Though perhaps little remembered today, Selma G. Lanes (1929-2009) was an influential editor and children’s book critic. Born in Dorchester, MA, she attended Smith College after a stint at the Dorchester High School for Girls. She would eventually land in the Columbia School of Journalism.
She became editor of Parents Magazine, and from there became managing editor of Western Publishing children’s book division. During this time, she wrote dozens of reviews on children’s books for the New York Times daily and magazine section. She was one of the first members of the literary establishment to recognize the genius of Maurice Sendak (1928-2012), and would eventually write a book about his art.
But Lane’s great claim to fame were her two books about children’s literature, Down the Rabbit Hole, published in 1972, and much-delayed and far superior sequel, Though the Looking Glass: Further Adventures and Misadventures in the Realm of Children’s Literature, published in 2004.
Down the Rabbit Hole is a remarkable achievement, both as literary criticism and as a historical document. Being a journalist, Lane clearly recycles previous reviews and covered trends. Happily, there is a minimum of recycled journalism in Rabbit Hole, and Lane includes original chapters that are as fresh and insightful as they were over 40 years ago.
Lane seemed to be among the first in the literary establishment to fully realize Sendak’s genius, and her chapter comparing him to English illustrator Arthur Rackham (1867-1939) – of all people – is something of a tour de force. Better still is her dissection of the American fairy tale tradition, and just how unique and separate it is from its European counterpart. She also sites L. Frank Baum (1856-1919) as one of the central figures of American letters, a position as unpopular in 1972 as it is today.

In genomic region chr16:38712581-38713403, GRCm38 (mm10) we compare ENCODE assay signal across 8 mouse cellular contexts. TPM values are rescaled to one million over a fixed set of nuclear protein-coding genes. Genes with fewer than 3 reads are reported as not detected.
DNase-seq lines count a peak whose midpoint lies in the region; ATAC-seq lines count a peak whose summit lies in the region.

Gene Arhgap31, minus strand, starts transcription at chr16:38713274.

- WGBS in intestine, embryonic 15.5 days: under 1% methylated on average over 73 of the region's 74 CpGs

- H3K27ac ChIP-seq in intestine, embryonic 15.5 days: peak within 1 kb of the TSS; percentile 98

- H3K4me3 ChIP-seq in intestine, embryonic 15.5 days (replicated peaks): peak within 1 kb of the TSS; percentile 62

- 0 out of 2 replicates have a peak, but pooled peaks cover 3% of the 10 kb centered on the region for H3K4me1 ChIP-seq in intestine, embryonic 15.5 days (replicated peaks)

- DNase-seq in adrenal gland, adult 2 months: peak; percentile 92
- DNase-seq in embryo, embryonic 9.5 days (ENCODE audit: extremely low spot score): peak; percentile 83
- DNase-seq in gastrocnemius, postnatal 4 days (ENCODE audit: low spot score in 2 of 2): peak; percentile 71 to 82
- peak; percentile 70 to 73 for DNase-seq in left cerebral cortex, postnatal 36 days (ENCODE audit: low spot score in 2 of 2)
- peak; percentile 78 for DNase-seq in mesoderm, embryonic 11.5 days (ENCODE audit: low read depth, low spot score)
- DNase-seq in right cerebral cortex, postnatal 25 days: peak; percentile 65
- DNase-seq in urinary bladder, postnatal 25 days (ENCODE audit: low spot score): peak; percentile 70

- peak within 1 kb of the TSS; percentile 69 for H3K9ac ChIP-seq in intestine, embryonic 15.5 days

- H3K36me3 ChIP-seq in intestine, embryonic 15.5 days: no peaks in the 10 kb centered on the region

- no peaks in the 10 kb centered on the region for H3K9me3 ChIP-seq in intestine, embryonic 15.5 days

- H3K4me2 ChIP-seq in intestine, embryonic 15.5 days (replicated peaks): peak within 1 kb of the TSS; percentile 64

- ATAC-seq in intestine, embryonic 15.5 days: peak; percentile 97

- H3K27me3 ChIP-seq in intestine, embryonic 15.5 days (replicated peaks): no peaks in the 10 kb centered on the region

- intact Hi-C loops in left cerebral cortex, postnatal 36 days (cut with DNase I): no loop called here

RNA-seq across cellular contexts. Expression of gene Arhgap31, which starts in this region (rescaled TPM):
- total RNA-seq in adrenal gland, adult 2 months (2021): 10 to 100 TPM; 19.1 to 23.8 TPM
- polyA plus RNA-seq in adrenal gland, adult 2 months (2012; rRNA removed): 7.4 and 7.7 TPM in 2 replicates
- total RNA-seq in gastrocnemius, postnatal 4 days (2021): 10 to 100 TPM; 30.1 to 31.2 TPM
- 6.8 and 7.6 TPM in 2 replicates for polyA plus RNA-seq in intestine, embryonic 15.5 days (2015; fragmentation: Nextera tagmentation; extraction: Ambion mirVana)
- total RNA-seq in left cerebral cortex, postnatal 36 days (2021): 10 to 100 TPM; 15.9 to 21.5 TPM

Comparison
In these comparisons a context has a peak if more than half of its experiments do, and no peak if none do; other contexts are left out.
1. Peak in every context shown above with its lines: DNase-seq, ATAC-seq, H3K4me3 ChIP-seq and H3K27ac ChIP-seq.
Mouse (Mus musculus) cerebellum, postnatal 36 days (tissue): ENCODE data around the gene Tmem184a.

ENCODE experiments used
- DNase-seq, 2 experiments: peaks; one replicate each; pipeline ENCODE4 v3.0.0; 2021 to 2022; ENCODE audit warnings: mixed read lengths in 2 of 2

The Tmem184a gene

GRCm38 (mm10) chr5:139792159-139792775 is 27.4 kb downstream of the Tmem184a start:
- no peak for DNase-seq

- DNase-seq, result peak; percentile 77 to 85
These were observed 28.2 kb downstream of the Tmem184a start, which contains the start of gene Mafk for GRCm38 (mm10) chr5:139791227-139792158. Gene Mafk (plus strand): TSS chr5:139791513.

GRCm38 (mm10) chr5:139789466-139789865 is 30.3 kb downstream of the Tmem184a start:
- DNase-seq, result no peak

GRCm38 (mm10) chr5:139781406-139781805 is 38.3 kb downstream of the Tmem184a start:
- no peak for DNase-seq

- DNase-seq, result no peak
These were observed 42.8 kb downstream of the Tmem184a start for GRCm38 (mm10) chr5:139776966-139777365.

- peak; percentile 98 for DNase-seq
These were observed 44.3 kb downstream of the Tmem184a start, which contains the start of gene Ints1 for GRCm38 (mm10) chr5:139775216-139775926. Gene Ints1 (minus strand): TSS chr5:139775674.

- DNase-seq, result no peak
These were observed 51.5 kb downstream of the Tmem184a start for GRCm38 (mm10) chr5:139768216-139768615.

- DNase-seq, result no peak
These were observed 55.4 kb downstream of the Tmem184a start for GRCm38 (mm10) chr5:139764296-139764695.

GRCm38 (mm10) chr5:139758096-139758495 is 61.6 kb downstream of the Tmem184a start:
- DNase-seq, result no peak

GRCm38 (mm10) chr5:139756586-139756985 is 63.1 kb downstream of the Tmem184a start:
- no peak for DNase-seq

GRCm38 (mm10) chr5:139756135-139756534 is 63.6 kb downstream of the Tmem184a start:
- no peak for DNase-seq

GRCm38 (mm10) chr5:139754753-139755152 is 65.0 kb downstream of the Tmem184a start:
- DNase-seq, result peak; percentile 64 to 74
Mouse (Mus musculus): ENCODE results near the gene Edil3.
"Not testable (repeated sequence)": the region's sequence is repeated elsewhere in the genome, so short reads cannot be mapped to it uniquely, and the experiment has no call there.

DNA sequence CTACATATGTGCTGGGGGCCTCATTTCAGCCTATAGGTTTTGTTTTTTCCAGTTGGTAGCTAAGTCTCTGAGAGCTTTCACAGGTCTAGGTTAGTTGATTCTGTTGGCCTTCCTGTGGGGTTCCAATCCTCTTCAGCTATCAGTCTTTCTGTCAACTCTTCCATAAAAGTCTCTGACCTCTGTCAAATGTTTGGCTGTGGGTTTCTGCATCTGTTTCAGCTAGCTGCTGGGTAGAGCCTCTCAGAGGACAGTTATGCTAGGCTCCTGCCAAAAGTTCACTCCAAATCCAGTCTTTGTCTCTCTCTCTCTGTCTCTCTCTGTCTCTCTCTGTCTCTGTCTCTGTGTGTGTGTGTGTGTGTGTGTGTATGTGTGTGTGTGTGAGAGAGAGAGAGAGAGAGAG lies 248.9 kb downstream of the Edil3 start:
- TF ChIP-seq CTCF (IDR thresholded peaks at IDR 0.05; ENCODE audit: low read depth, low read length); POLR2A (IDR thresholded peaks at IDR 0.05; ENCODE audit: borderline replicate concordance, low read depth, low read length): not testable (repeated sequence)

Lane also provides historical context with a lengthy chapter on St. Nicholas Magazine, the first important periodical directed at children. She writes at length on why such a publication would be impossible in 1972 (as it would today!), and mourns, to a degree, the then-incipient fracturing of our society.
Happily, Lane also champions children’s serial fiction, finding much value in the various adventures of The Hardy Boys or Nancy Drew. She concludes that children do not see life as a story with beginning, middle or end, but, rather, as a series of adventures. It’s only natural that their books reflect that view. More important, the endings of individual titles in children’s series are often quite disappointing … better still is the promise at the end of further adventures to come. (Children weaned on everything from Nancy Drew to Harry Potter become, I’m sure, besotted by the continuing adventures of everyone from James Bond to Sherlock Holmes.)
Her finest chapter, though, was on the explosion of books for African-American children. While applauding these books – some of which by now are considered classics – she bemoans the loss of previous books about black children chucked overboard in the name of Political Correctness. (PC seems to be a scourge of modern life – its baleful influence seemingly as potent then as now.) Lane pleads for both historical context and intent when reading a work of the past, a simple catechism that seems inexplicable to most college students today.
Though Down the Rabbit Hole is sadly out-of-print, this title is easily gotten by Abebooks.com or ebay, and is well worth the investment. Delightful reading for anyone seriously (or even somewhat) interested in the genre.
In the weeks to come, we will look at her follow-up book, Through the Looking Glass, written more than 30 years later.